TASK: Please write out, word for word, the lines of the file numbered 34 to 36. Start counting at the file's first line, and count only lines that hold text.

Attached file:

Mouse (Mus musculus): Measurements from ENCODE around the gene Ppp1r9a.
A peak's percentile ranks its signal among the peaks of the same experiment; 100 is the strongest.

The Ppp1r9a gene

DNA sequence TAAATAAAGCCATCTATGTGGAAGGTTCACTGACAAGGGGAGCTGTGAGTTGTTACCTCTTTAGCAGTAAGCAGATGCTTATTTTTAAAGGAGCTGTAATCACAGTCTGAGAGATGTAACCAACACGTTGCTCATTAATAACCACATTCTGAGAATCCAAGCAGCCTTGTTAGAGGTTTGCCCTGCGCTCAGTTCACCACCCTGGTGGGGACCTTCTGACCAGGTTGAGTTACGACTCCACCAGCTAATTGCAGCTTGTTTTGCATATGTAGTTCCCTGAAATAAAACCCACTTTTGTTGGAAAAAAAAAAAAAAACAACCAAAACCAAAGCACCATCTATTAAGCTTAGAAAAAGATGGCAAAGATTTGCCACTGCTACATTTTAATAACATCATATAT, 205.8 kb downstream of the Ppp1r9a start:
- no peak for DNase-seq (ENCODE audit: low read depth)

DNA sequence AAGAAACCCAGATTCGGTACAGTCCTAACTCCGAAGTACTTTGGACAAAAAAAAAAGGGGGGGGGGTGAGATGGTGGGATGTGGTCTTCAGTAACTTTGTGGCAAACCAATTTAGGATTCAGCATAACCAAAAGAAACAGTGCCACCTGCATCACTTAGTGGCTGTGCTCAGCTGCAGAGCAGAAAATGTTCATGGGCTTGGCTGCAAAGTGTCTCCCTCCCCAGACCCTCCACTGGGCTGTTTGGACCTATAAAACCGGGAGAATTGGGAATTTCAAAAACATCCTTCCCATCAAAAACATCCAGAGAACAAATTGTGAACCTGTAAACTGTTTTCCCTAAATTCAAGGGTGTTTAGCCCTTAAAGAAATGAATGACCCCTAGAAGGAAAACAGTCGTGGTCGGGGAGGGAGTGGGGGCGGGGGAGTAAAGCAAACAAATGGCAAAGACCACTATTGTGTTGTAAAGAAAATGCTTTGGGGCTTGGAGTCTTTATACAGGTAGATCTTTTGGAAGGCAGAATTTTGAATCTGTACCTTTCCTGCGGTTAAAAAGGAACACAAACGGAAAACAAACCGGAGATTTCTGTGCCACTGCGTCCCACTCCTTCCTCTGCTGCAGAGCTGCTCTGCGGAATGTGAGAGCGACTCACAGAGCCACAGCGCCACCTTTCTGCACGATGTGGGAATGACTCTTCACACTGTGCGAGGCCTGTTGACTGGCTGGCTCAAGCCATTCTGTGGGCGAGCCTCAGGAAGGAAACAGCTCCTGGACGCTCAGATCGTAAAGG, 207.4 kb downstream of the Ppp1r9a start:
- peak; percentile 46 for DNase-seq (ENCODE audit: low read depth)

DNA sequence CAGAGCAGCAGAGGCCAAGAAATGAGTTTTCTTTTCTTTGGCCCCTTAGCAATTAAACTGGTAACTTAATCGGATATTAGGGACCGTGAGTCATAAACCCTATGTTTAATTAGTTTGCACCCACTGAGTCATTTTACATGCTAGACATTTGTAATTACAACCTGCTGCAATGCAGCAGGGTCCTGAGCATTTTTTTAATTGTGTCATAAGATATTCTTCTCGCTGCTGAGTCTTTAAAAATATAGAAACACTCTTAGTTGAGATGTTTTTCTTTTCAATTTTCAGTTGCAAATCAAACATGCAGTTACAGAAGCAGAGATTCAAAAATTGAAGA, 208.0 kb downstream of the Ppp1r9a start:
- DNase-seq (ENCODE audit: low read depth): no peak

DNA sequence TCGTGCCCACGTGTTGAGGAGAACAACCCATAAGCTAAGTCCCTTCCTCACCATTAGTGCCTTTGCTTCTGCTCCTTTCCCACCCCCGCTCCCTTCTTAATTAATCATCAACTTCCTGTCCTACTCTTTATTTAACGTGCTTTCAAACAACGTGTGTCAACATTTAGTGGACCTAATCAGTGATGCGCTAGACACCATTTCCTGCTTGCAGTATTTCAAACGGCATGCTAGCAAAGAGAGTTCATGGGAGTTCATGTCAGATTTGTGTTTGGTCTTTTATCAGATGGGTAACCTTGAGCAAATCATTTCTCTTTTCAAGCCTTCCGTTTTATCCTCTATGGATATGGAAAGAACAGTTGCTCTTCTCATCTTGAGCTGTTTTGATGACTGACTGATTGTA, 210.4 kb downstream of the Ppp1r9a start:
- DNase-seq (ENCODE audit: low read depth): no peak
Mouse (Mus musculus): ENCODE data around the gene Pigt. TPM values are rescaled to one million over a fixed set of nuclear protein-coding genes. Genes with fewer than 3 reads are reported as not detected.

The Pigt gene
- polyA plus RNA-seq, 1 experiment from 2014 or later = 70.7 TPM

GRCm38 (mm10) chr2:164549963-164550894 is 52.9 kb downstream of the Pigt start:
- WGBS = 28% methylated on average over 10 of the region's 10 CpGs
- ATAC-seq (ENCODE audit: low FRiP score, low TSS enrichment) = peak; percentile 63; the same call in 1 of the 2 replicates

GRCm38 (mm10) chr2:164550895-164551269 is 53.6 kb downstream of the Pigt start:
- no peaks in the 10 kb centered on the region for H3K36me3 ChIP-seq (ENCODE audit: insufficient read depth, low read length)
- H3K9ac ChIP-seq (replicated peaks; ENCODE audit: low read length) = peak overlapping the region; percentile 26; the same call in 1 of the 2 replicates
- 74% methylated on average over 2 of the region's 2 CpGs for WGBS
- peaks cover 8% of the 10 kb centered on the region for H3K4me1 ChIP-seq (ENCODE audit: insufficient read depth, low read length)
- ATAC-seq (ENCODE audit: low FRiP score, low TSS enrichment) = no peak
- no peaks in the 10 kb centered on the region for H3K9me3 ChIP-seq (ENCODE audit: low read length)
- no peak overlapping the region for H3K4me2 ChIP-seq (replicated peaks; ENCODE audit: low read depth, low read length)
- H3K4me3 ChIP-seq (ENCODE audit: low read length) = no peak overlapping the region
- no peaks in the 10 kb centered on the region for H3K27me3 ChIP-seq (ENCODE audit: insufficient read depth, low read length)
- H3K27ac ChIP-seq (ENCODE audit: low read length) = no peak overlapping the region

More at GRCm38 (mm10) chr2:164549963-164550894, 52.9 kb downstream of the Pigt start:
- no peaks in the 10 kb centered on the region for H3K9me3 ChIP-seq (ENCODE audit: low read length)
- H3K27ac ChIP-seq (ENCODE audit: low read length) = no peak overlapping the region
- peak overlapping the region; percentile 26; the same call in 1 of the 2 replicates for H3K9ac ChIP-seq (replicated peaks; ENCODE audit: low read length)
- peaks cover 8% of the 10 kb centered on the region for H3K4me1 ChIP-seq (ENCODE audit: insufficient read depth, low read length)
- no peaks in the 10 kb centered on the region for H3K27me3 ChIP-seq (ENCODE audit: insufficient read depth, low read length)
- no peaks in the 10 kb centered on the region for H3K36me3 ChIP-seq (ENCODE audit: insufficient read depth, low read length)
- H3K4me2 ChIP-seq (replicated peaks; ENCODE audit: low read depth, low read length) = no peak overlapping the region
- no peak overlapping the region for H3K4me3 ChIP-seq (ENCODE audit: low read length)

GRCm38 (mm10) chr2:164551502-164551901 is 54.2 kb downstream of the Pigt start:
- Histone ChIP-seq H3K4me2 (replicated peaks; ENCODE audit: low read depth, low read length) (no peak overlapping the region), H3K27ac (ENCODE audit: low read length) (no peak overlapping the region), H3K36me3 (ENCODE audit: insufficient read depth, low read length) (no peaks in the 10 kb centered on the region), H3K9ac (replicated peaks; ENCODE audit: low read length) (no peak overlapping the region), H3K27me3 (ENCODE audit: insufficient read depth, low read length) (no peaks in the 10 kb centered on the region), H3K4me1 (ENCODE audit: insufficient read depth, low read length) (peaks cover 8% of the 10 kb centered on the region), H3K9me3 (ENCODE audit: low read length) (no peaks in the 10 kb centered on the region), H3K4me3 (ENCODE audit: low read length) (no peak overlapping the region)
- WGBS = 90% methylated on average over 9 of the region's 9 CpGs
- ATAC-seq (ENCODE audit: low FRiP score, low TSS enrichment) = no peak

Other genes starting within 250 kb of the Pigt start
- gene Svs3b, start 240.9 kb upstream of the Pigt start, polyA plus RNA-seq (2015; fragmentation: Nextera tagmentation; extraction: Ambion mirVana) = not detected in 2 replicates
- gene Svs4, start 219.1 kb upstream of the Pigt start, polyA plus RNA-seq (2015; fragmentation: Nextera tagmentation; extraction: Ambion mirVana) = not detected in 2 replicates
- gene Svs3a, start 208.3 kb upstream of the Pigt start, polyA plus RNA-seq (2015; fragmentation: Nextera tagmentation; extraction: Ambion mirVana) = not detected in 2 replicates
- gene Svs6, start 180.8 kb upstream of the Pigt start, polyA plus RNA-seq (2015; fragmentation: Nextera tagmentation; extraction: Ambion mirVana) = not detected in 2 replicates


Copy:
- no peaks in the 10 kb centered on the region for H3K27me3 ChIP-seq (ENCODE audit: insufficient read depth, low read length)
- no peaks in the 10 kb centered on the region for H3K36me3 ChIP-seq (ENCODE audit: insufficient read depth, low read length)
- H3K4me2 ChIP-seq (replicated peaks; ENCODE audit: low read depth, low read length) = no peak overlapping the region